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How the Trustee Deals with Exemptions in Chapter 7 Discharge

Gavel on a Chapter 7 Bankruptcy document.Chapter 7 Bankruptcy is known as the liquidation chapter, but this nickname is not really appropriate. In the vast majority of cases, liquidation never occurs. The Federal Bankruptcy Code and State Law in your particular jurisdiction allow for exemptions in property up to certain amounts to a debtor filing bankruptcy. If the value of your assets is less than the applicable exemption, than your property will not be liquidated and you will keep it. Stated otherwise, the exemptions protect property up to certain values from being liquidated. Many of our clients are surprised to learn that none of their assets will be liquidated and they can wipe out or discharge all of their debt. For a list of exempt property see our page on the Federal Bankruptcy Exemptions.

Does a Trustee Really Liquidate My Assets in a Chapter 7 Discharge Bankruptcy?

In most chapter bankruptcy cases, there is no property subject to liquidation because of the exemptions described above. In those cases that the value of property exceeds the allowable exemption, a trustee may liquidate property. From a practical standpoint, trustees are interested in recovering money for creditors but if property value is slightly over the exemptions, the trustees many times will not pursue the asset. If the assets are high enough above the exemptions, then of course the trustee will liquidate the property to pay creditors.

Settlement with the Bankruptcy Trustee in Order to Prevent Liquidation of Property

As discussed, in most cases the value of property in Chapter 7 discharge cases is less than the allowable exemption. In some cases, however, the value of non-exempt property does exceed the exemption. In those cases, you will also have the opportunity to settle with the trustee in order to prevent liquidation of property. For example, you are allowed a 20,200 exemption in real estate in New Jersey per individual. Suppose that the New Jersey debtor has $35,200 of non-exempt equity in the property. To prevent the trustee from liquidating the property an offer could be made to the trustee for that portion of the equity that is not exempt. In this illustration, $15,000 of the real estate is subject to being liquidated by the trustee to pay creditors.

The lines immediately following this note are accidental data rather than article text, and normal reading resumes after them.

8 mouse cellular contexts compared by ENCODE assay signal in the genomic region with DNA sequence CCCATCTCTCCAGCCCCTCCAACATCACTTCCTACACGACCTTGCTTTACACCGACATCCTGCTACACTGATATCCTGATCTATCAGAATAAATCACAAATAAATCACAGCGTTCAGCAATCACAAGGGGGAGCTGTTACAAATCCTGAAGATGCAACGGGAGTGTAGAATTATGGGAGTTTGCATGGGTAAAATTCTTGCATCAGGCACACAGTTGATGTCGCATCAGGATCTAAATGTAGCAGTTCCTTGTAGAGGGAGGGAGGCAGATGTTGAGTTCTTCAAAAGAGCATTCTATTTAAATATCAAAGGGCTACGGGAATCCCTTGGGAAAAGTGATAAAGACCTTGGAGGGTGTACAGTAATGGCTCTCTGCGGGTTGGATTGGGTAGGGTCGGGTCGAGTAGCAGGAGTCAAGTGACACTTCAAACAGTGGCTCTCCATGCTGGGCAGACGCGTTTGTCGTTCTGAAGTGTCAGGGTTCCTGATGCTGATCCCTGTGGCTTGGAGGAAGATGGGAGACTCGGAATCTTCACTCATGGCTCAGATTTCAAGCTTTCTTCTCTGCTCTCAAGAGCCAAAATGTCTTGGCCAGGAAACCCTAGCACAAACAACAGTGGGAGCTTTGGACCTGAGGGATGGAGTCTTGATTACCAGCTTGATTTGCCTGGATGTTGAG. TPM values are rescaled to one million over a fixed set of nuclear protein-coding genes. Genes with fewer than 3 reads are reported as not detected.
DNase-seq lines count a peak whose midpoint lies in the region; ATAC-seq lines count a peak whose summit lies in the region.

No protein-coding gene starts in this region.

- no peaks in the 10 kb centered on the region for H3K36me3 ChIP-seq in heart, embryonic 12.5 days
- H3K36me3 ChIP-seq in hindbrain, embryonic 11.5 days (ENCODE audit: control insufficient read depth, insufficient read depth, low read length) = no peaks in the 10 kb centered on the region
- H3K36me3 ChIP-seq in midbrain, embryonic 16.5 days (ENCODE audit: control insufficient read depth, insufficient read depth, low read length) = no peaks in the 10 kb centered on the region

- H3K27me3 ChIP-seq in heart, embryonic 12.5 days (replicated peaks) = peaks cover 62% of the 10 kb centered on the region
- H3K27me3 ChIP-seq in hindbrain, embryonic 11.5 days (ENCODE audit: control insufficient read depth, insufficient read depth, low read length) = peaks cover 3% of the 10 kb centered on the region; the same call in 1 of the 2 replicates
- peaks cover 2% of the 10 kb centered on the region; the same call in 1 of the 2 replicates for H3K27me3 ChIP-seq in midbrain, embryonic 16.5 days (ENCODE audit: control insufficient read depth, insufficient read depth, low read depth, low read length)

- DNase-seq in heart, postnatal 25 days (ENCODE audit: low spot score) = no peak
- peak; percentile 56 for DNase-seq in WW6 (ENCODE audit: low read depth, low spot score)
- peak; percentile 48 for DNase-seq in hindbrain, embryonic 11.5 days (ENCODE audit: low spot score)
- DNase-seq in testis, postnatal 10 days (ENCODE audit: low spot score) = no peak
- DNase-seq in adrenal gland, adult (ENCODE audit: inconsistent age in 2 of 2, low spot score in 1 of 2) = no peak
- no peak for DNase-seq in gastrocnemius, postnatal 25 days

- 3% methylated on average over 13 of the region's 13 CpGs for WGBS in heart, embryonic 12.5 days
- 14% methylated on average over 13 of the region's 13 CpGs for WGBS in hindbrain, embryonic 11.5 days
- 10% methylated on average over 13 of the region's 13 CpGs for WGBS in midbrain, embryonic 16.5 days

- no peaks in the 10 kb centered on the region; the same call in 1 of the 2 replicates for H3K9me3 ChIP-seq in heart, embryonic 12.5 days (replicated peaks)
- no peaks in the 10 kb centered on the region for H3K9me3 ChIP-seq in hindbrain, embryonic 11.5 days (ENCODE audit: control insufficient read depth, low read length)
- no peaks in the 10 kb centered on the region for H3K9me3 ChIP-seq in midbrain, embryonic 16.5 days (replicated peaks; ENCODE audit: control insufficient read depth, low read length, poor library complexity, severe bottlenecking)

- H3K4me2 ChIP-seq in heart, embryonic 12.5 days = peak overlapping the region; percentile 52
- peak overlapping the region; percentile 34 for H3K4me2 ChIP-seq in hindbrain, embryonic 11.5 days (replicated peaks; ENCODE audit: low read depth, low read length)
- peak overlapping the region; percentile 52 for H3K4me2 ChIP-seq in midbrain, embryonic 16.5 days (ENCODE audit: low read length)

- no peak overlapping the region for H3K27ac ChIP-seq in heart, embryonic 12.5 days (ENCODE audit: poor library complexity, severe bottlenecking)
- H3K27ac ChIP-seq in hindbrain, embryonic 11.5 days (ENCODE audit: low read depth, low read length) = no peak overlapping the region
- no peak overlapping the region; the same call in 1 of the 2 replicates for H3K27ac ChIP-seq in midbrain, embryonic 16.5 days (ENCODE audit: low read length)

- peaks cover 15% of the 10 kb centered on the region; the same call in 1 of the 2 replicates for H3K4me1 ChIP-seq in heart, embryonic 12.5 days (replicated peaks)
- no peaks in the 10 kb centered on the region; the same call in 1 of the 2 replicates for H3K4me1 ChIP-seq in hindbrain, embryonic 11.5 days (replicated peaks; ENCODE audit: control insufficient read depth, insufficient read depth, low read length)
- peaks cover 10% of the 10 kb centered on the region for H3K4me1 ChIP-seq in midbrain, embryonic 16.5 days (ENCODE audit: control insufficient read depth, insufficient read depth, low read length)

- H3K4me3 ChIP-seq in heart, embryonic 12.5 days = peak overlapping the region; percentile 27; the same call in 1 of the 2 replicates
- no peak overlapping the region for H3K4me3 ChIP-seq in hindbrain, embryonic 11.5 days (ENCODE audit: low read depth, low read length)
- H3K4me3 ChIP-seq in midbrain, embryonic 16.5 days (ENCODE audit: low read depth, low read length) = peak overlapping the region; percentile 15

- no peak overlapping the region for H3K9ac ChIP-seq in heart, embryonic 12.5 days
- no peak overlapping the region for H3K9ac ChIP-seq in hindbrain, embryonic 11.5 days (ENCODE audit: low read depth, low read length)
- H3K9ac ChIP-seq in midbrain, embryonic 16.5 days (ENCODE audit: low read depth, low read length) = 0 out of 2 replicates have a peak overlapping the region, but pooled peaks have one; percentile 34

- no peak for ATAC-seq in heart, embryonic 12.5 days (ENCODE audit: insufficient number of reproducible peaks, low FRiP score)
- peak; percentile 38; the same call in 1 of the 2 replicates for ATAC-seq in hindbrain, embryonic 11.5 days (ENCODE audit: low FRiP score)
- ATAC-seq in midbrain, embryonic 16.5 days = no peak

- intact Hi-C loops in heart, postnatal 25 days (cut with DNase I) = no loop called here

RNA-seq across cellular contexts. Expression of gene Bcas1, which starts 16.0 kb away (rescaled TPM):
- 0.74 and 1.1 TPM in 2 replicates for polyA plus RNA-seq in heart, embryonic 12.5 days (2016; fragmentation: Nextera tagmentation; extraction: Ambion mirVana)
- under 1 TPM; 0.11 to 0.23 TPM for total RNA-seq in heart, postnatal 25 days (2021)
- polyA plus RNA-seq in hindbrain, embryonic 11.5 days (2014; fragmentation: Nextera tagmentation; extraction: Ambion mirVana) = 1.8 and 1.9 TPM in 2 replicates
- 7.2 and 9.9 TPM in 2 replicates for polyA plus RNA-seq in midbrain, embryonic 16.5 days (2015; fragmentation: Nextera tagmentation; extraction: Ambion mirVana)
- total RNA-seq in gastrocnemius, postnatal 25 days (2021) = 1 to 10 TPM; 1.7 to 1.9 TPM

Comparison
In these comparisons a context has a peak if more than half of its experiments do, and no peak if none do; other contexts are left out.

In this example, your attorney could approach the trustee and make an offer of say $10,000 to prevent the trustee from liquidating the asset. The settlement offer makes sense for the trustee because it is a quicker way to get the money and without having to retain a broker and perhaps fight to have the property sold. The settlement makes sense for the debtor because they get to still wipe out their creditors and keep their property.

In cases in which the assets far exceed the amount of your allowable exemptions, and you do not have funds to settle with the trustee, your property can be liquidated. Keep in mind, however, that you would receive a refund back on the amount of your exemption after the property is sold. Back to the real estate example above, if you could not settle with the trustee and the real estate was liquidated, the trustee would have to refund $20,200 back because that is the amount of the allowable real estate exemption in New Jersey.

Contact a NJ Bankruptcy Attorney in Our New Jersey Offices

Prior to filing bankruptcy it is imperative to go over with your attorney the exemptions and strategies prior to filing the bankruptcy. Your goal with Chapter 7 discharge is to save as much of your property as possible and protect it from liquidation to pay creditors.

Our office offers a Free Consultation with a bankruptcy lawyer in our Wayne or Hoboken, New Jersey office conveniently located in Passaic County and Hudson County to discuss options with respect to bankruptcy planning and your exemptions.

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